Chapter 64228287

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Chapter NumberVIII
Chapter TitleTHE SEARCH.
Chapter Urlhttp://nla.gov.au/nla.news-article64228287
Full Date1891-10-17
Page Number1
Corrections1
Word Count1710
IllustratedN
Last Corrected2018-06-15
Newspaper TitleBathurst Free Press and Mining Journal (NSW : 1851 - 1904)
Trove TitleThe Mount Macedon Mystery
article text

CHAPTER VIII. THE SEARCH. The sun was just throwing its golden beams on the mountain top next morning when the survey camp was astir. The cook was busy at the huge fire at- tending to his camp-oven and brob- dignagian boiler, preparing breakfast for the hungry inmates, when the "chief " said to one of the men : "See if Marshall is in his tent. He was not there at ten o'clock last night." The man addressed went to the tent, and opening the door looked in, but no Marshall met his view. " No, sir ; he is not here," he answered the chief. " I hope he has not met with an acci- dent. If he does not return by dinner- time two of you must go over to 'Diogenes ' and search for him,' replied the leader. The missing man did not appear by the time mentioned, and two of the most ex- pert foresters were dispatched in the direction he had been sent the previous day. It was after nightfall when they returned with the news that no trace of their late comrade could be found. "To-morrow morning if he is not here we must all go and search for him. He

may have fallen over some cliff, or into one of these treacherous glens which are covered over with vegetation. He might be lying in one of those places with a broken Ieg. Next morning at daylight nearly all the party went down into the Devil's Glen in the direction of Mount Diogenes to search for the missing man. They separated in various directions with instructions to meet again on the top of the queer-looking peak. For hours their voices could be heard sounding choked and muffled, as the noise struggled through the dense undergrowth — calling aloud in the hope of attracting their lost comrade's notice. At midday they were all gathered on the top of the "Camel's Hump" after their fruitless search. "Let us examine these caves and the cliffs," said the chief. The men, now exceedingly anxious, dispersed at once, and half-an-hour after a cooee was heard at the northern end, which speedily attracted the party. They found the lender, lying down on the edge of the fearful precipice with which the mount ended in that direction, and pointing with a white face to a small ledge of granite which projected a few feet below. Here, fluttering in the breeze, was a fragment of cloth apparently torn from a coat, and on a jagged point of the rock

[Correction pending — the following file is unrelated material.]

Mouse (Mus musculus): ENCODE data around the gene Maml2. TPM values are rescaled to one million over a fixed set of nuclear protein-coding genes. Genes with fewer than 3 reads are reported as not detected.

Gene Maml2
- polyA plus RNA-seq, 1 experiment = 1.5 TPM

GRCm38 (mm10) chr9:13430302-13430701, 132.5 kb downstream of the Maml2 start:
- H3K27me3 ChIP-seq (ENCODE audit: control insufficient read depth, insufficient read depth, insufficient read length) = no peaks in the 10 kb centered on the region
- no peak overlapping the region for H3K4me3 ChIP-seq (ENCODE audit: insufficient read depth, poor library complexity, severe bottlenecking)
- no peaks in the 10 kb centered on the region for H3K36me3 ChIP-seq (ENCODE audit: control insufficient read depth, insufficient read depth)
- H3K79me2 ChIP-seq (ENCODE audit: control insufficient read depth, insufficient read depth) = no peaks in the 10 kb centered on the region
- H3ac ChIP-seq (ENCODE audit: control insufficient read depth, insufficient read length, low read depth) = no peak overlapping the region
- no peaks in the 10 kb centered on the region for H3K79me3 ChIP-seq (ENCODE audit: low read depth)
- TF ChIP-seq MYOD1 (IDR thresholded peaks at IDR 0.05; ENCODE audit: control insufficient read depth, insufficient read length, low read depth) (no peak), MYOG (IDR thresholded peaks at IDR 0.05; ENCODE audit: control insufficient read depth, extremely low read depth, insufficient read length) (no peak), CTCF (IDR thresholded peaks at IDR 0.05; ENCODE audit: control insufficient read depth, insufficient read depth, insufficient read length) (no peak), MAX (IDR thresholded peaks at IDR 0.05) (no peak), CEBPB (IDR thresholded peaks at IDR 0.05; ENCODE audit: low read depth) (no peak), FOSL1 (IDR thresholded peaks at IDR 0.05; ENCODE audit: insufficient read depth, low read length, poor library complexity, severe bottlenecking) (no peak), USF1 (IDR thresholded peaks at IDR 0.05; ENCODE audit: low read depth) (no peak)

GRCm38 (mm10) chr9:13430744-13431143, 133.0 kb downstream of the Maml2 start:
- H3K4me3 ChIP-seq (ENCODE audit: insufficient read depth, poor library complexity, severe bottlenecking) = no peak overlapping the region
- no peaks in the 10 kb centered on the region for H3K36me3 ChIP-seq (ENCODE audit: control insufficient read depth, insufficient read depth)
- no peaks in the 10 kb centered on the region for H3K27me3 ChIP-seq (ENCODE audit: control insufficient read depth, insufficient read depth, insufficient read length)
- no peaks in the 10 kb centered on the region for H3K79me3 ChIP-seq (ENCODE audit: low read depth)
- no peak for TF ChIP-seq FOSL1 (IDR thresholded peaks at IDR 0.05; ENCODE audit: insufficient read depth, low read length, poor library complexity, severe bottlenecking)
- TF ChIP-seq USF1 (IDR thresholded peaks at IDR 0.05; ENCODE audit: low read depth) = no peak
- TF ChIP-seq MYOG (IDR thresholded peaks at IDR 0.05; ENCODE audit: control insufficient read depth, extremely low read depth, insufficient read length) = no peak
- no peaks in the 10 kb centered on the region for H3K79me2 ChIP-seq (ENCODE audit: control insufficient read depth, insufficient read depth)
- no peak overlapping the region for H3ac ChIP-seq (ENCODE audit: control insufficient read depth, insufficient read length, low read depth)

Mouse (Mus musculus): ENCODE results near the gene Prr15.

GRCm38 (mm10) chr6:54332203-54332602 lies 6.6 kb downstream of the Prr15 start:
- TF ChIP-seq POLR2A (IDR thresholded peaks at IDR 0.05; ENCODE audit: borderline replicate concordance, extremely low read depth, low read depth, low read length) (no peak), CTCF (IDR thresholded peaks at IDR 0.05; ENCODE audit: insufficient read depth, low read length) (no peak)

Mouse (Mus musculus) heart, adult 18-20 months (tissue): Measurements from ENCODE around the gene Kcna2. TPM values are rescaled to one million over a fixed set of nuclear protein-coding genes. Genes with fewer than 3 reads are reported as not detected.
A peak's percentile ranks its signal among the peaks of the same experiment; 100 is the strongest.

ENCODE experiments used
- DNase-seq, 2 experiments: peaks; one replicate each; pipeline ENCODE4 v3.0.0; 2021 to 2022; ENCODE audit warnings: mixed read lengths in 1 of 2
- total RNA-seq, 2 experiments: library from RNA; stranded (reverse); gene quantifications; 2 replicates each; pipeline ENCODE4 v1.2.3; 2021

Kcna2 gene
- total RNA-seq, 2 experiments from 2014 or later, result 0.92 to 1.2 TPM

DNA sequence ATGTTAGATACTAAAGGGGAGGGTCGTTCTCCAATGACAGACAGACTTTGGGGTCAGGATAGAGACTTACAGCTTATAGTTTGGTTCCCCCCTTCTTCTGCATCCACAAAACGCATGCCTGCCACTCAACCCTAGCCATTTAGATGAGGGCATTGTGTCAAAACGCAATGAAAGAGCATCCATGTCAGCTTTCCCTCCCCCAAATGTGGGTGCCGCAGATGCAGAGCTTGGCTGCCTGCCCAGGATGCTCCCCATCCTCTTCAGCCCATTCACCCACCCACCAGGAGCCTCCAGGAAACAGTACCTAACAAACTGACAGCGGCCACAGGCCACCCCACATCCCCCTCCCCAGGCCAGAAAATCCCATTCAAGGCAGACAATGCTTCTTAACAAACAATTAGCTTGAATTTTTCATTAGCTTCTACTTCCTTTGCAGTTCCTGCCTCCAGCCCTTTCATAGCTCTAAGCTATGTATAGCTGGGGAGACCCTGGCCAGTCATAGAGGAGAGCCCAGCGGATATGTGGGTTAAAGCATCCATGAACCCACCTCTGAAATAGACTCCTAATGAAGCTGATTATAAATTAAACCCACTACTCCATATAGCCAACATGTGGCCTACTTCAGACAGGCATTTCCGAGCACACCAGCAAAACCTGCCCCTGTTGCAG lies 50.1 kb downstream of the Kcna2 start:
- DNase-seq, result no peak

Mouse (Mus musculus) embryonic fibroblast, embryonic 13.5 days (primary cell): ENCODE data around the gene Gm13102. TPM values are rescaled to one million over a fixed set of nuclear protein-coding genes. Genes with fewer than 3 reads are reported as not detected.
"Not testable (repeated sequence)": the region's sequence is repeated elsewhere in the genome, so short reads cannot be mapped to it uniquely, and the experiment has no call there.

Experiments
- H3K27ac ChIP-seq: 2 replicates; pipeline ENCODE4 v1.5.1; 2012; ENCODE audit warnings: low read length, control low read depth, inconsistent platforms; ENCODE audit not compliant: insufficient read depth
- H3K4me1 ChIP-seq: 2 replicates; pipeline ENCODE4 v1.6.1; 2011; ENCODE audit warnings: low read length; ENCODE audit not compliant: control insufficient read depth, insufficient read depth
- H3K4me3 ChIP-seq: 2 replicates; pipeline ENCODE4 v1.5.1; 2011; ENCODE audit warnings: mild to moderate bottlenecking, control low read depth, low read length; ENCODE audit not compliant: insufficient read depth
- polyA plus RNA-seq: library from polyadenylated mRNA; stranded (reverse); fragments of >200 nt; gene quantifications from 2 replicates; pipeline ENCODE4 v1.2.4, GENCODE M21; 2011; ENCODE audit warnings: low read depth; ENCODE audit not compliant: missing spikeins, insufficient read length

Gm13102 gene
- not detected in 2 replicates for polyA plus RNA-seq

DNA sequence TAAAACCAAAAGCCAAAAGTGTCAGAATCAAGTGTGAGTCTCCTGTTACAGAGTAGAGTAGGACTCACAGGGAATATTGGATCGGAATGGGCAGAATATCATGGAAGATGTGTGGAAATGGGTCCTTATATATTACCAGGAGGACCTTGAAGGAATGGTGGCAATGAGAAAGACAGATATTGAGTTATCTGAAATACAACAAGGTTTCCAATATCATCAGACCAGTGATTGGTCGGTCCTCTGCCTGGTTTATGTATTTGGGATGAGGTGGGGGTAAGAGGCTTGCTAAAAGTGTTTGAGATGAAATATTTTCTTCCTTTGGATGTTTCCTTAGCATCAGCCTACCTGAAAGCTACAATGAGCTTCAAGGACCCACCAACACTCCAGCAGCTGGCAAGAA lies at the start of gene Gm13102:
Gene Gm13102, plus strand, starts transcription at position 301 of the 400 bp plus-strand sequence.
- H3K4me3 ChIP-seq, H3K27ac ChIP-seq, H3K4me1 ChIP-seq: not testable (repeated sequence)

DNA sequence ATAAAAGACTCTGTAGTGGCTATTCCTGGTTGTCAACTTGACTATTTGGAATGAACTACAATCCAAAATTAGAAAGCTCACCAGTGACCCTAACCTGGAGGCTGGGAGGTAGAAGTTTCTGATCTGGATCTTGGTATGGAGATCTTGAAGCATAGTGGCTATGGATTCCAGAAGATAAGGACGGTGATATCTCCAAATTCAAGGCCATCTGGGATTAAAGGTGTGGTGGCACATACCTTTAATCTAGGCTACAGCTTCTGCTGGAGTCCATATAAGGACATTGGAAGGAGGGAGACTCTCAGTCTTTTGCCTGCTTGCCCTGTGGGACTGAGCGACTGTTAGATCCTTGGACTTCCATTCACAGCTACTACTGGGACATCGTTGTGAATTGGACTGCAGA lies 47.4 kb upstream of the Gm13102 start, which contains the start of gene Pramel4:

the greyish-white granite was marked with a ghastly crimson stain, which meant blood — and what kind of blood it was the fragment of cloth too clearly told. The spot where the men stood was bare, solid granite, and, of course, no footsteps were visible. "Boys," said the leader to the agitated men, " the day Marshall was here one of the mountain fogs suddenly came on, and, I fear, what is left of him we shall find at the bottom of this precipice," and as he finished speaking he pointed shudderingly below. These survey men were true bush pioneers. They had penetrated into wilds where the feet of white men had never previously trod, and they had scaled the most rugged mountain heights in carrying out their work. They were real bushmen, and without wasting words they gave a last look at the fatal spot, and silently followed their leader down the steep westerly side of the mount to reach the foot of the precipice. It was fully an hour before they got to the desired spot, but no shattered and mangled corpse met their eagor gaze. At the foot of the cliff lay a mound of soft, decayed granite which had crumbled off the face by the action of centuries of frosts, winds and rains. The erosive hand of time had not been idle, for even the eternal granite had felt it. The first glance assured the party that a body of some sort had recently fallen down the cliff where they stood. The soft detritus was disturbed, and in places, was sticky and dark colored as though cemented with blood. Some animal —probably a wombat — had scratched it up in several places as though in quest of the blood. On looking up, the track of the body as it slid down the rock, was plainly dis- cernible by the aid of several ominous crimson stains. It needed no seer to understand their meaning, for they spoke trumpet-tongued to these wondering men of terrible and sudden death. But where was the body ? "Look here !" cried one of the party, stooping to the ground and picking up some small white object at his feet. As his comrades turned to him at the exclamation, he held up before their en- quiring eyes a tooth. "It is a human tooth I am certain, and it has not been here many days, for the blood is still fresh on its root," he said. His comrades took the tooth with reverent hands and closely scanned it, for there was not one present who did not firmly believe he was looking upon a relic of his lost comrade. What can possibly have become of the body ? they asked each other, enquir- ingly. " There are no wild beasts about here," one of them said at last, " that would de- vour the corpse, except wombats, and it is impossible to suppose these animals would cause such a total disappearance in